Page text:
The 2nd and 3rd Respondents answer to petition is supported by Replying Affidavit sworn by the 2nd respondent herein sworn on 18th April, 2012 and filed on the same date. Respondents also filed the results in form of Form 35 from all polling stations in the ward and Form 36 for the ward in compliance with paragraph 21(b) of the Elections (Parliamentary and County elections) Petitions Rules 2013 for the Abogeta West County Assembly Ward, South Imenti constituency.
In his submissions the Petitioner relies on the following authorities:
He submitted that under, Regulation 68 (4) elections (General) Regulations where the word “shall” is used a photograph was a mandatory requirement in the ballot papers.
He called upon court to substitute the use of party symbol which was the subject of the Ali Omar case with a photograph which he states was a mandatory requirement. He submitted that in contravention of Article 81 (e), (v) of the constitution the voting exercise on 4/3/2013 was not fair to the petitioner and it cannot be deemed to have been impartial or neutral or accurate in the way the Petitioner was treated in relation to the other candidates. He also submitted that the actions of the 2nd and 3rd Respondents were therefore discriminatory, unconstitutional and illegal. He submitted that candidates in an election are entitled to correct symbols and/or photographs otherwise the election cannot be a fair process.
He submitted that he expected the voting exercise to be stopped until the ballots were corrected. He also submitted that the voters were not accorded their due right under the constitution to vote for their candidate of choice during the March, 4th 2013 elections.
He submitted that the Raila case cited by the Respondents has a different stakes from the one of the Petitioner as it was based on the tallying of the votes and failure of biometric machines. He submitted that in contravention of Article 10 (2)(b) of the Constitution which protects against discrimination he was not accorded equal opportunity like the other candidates during the March, 4th 2013 elections though IEBC as a State organ was under obligation to protect human dignity. He submitted that in contravention of Article 82 (2) which require that the Electoral Commission ensure that the elections are simple, the elections in the Abogeta Ward were not simple as there was mix up of the ballot papers and the confusion could have been rectified by the 3rd Respondent by postponing the elections and informing the voters of the mix up.
He therefore submitted that the elections of 4/3/2012 at the said Ward did not meet the constitutional threshold as it was not free and fair because confusion on the photograph was not rectified nor were voters informed of the anomaly.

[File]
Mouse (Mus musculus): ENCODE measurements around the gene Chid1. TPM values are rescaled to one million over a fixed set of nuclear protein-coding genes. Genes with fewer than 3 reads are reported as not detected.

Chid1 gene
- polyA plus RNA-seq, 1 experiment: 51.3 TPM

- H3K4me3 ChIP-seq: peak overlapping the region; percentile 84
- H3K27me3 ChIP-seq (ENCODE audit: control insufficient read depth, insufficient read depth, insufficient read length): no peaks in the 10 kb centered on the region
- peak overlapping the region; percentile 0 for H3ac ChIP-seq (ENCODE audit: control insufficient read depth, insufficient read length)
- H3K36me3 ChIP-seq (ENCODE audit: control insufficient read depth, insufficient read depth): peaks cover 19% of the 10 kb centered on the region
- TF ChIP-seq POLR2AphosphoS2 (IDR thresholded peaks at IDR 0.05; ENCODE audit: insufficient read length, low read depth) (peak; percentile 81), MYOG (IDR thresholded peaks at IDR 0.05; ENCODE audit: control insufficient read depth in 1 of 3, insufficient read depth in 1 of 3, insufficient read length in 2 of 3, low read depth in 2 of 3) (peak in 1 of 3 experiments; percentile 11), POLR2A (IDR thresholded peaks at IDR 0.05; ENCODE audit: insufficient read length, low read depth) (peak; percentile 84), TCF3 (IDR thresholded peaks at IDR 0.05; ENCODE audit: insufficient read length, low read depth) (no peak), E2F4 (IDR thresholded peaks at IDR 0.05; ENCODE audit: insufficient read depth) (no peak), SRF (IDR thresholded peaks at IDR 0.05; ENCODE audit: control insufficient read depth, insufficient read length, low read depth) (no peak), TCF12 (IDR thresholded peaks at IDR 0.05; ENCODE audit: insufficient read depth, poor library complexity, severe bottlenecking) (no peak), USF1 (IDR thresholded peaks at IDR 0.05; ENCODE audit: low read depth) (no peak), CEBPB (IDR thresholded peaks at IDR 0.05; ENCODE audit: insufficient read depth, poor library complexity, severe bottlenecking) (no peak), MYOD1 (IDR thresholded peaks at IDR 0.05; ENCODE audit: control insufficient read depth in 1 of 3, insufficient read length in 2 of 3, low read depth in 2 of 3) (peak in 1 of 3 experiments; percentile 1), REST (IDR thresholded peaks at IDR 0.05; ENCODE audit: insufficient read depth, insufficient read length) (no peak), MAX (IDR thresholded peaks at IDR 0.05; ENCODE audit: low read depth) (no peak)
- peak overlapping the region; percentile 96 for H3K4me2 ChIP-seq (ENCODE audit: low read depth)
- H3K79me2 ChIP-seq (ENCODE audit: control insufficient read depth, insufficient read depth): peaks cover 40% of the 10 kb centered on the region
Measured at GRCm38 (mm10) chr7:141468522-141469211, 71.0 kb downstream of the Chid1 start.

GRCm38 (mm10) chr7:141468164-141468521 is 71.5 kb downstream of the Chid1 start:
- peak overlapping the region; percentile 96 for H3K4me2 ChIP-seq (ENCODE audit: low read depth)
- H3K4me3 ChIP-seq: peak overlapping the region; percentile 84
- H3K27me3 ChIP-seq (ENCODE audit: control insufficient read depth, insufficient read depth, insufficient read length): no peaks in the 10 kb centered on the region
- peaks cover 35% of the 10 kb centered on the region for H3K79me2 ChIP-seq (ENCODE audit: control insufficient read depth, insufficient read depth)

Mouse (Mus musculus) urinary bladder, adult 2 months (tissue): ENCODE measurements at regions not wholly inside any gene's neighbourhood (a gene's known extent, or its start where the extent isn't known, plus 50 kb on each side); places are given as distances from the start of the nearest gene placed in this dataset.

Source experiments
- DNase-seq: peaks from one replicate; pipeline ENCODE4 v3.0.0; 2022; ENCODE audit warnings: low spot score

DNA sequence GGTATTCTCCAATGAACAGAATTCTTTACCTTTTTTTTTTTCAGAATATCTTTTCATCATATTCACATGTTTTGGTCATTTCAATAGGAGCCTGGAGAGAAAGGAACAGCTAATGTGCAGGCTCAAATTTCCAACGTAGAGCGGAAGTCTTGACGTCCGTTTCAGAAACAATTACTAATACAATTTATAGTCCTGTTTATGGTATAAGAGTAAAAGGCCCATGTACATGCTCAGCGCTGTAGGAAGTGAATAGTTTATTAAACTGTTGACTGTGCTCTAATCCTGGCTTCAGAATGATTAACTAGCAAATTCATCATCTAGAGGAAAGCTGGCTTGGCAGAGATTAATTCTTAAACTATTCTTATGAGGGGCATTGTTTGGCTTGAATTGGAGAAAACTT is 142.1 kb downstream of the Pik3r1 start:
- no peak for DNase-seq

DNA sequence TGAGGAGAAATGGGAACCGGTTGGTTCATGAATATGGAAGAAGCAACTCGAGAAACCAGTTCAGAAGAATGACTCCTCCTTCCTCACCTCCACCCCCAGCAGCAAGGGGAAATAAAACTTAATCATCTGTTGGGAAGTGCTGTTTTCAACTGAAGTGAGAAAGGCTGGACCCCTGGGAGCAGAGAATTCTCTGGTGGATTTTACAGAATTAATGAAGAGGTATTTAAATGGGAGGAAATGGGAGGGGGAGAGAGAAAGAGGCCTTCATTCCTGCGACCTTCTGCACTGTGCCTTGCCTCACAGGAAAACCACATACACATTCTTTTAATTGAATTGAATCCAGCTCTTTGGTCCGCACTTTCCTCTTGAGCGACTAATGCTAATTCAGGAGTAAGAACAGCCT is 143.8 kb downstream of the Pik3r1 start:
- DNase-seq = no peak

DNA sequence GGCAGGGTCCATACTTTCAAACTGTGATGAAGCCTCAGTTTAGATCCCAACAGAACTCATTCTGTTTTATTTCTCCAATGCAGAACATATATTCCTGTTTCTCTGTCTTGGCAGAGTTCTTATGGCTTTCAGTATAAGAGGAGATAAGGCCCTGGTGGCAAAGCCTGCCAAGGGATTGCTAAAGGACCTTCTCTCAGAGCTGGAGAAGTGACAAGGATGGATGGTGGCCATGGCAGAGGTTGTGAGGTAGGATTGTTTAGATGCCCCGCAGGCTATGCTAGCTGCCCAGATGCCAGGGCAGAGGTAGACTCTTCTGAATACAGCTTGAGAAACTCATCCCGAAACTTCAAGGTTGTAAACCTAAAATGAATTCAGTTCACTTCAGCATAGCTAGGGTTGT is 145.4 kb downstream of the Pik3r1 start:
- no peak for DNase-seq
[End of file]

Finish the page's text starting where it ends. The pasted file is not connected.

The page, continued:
In submissions, the Respondents distinguish the Karauri Vs Kangethe case, the Joho Vs Nyange case the Ntwiga Musyioka & 3 others case.
The Respondents rely on the following authorities:
The substance of the submissions by the Respondents is, inter alia, that the legal burden rests with the Petitioner to show that there was non conformity with the law on the part of the Respondents in failing to use his photograph in the ballot papers and in the use of a different person’s photograph and that the said non-compliance affected the validity of the elections. That the Petitioner must raise firm and credible evidence of departure on the part of the Respondents from the prescriptions of the law.
The 2nd and 3rd Respondents call for dismissal of the Petitioners Petition and an order for the Petitioner to bear the costs of this Petition.
On the burden of proof and the standard of proof this court is guided by the Raila A. Odinga Vs Ahmed Isaack Hassan and others Petitions Nos, 3,4, and 5 of 2013, case at paragraphs 195, 196 and 203 and agree that in this petition where the Petitioner alleges non-conformity with the electoral law including the constitution he must not only prove that there has been non-compliance with the law, but that such failure of compliance did affect the validity of the elections of 4/3/2013 for the Abogeta West county Assembly Ward member. He must set out by raising firm and credible evidence of IEBC’s (3rd Respondent’s) departure from the prescription of the law.
The standard of proof is however not beyond reasonable doubt nevertheless, it is above the balance of probability.
Article 10 of the Constitution sets out the National values and principles of Governance, which bind all State organs, State Officers, public officers and all persons whenever any of them-
(2) The national values and principles of governance include-
(a) patriotism, national unity, sharing and devolution of power, the rule of
law, democracy and participation of the people;
(b) human dignity, equity, social justice, inclusiveness, equality, human
right, nondiscrimination and protection of the marginalized;
( c ) good governance, integrity, transparency and accountability; and
(d) Sustainable development.
Under Article 38 (2) of the Constitution;
“the right to free, fair elections based on universal suffrage and
the free expression of the will of the electors ….. “ is provided.
Article 81 sets out general principles for the electoral system as thus “The electoral system shall comply with the following principles:-
(d) Universal suffrage based on the aspiration for fair representation and equality of vote; and
(e) Free and fair elections, which are-
(i) By secret ballot;
(ii) Free from violence, intimidation, improper influence or corruption;
(iii) Conducted by an independent body;
(v) Administered in an impartial, neutral, efficient, accurate and accountable manner”.
Article 82 states:
“1. Parliament shall enact legislation to provide for …..